(a) Representative synthesized material CPP-I (b) Resistivity plotted against time (c) Fluorescence color change before and after electric stimuli (d) Color change of fluorescence in the standard chromaticity diagram
Q2. What is creative about this research? How effort did you make to realize your ideas?
It was not easy to measure the in situ electric stimulus accurately, and we made effort on designing and setting up the measuring apparatus. Similar to my answer to Q3, it is crucial to reduce the error as much as possible in order to get the right conclusion. In the end, we managed to observe the in situ stimuli-response by employing multiple spectroscopic techniques including X-ray diffraction and XAFS. Hopefully, this method will be useful for our future research too.
Q3. What do you think is the major challenge of this research? How did you overcome it?
In the beginning, we had no idea of what was happening and the hardest part was to understand the cause of electrical conductivity. The phenomenon that “the resistivity decreases upon electric stimulus” was observed for several weeks at the beginning of this project, and we wondered what the major cause was. Aside from the mechanism mentioned in our paper, other possibilities also exist, including inadequacy in sample preparation and external temperature change. We had to exclude every other possibility, and it was a tremendous task. We did a lot of literature reviewing and refining of the experimental procedures. Through this process, we eventually proved our hypothesis.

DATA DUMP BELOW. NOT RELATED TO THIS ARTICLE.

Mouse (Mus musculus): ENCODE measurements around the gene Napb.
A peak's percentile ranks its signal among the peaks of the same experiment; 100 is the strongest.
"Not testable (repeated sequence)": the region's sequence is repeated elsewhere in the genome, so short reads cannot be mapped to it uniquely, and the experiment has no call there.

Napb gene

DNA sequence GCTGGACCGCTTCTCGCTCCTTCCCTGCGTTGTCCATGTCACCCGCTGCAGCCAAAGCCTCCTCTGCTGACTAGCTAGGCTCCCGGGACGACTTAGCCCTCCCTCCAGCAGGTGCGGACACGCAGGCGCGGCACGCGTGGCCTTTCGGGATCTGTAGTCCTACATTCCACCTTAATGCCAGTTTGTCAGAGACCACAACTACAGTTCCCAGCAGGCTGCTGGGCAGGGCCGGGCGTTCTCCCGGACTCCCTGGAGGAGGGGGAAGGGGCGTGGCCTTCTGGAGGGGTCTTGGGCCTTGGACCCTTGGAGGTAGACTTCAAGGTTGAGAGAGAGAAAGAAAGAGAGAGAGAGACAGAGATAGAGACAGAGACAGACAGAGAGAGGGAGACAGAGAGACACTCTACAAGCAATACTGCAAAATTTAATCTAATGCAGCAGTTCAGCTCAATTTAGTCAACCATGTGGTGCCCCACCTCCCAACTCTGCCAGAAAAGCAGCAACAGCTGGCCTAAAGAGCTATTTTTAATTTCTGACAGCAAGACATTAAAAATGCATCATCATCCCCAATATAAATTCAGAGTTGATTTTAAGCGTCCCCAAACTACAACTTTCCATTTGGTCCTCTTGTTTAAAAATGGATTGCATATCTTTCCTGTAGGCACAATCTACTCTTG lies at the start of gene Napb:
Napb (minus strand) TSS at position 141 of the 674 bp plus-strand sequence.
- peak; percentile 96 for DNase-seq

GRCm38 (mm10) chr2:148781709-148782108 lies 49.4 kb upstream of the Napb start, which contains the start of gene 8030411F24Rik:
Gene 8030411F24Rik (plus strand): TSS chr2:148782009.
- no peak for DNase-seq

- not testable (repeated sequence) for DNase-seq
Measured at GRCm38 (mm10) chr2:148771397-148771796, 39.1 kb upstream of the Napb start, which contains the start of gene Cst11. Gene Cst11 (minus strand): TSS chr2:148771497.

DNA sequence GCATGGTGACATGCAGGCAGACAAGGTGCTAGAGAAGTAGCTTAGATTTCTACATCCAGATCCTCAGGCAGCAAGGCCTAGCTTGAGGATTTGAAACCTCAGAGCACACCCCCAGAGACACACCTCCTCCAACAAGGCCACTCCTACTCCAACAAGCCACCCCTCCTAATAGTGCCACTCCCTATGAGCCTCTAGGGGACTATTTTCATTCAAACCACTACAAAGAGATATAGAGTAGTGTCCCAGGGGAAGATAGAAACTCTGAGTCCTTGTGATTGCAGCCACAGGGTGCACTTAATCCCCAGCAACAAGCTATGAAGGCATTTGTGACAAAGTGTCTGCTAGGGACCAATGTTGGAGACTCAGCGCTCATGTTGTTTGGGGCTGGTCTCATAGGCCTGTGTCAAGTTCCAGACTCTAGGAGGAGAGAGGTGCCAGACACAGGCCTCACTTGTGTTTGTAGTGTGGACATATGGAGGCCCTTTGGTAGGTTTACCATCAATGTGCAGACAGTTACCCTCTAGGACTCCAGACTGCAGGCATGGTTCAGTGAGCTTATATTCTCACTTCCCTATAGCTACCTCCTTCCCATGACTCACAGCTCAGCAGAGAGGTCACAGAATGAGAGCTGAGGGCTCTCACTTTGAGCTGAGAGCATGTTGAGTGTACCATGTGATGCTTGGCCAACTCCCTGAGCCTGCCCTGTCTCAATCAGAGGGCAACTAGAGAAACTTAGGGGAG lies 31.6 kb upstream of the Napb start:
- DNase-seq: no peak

Q4. What kind of chemistry do you want to engage in?
I was fortunate to join the Itami group as a postdoctoral researcher. Here, I get to work with many organic molecules I’ve never known before. For me, organic molecules themselves are already intriguing, yet they become more charming if they possess good properties, as we have demonstrated in this research. From now on, I want to dedicatedly investigate and reveal the potential of these “potentially fantastic molecules”.
Q5. As a final remark, can you give the readers some advice or message?
When I was a student, I studied researched on metal complexes and the properties of inorganic materials guided by Prof. Shin-ichi Ohkoshi. After that, I started my postdoctoral study at the Itami group, which is thought to be a holy land for organic synthesis. It was a big transition in research disciplines. However, I think it is the discovery of the connection between the two disciplines that has led to the publication of this award-winning research. In this process, I have realized that although chemistry is a very broad subject containing various research fields, any field is not isolated and there must be connection and intersection. The readers of this article must be interested in chemistry or science in general. At the intersection of your and my research field, there must be novel studies lying undiscovered. If we have the opportunity, let’s enjoy research together. Thanks for your interest.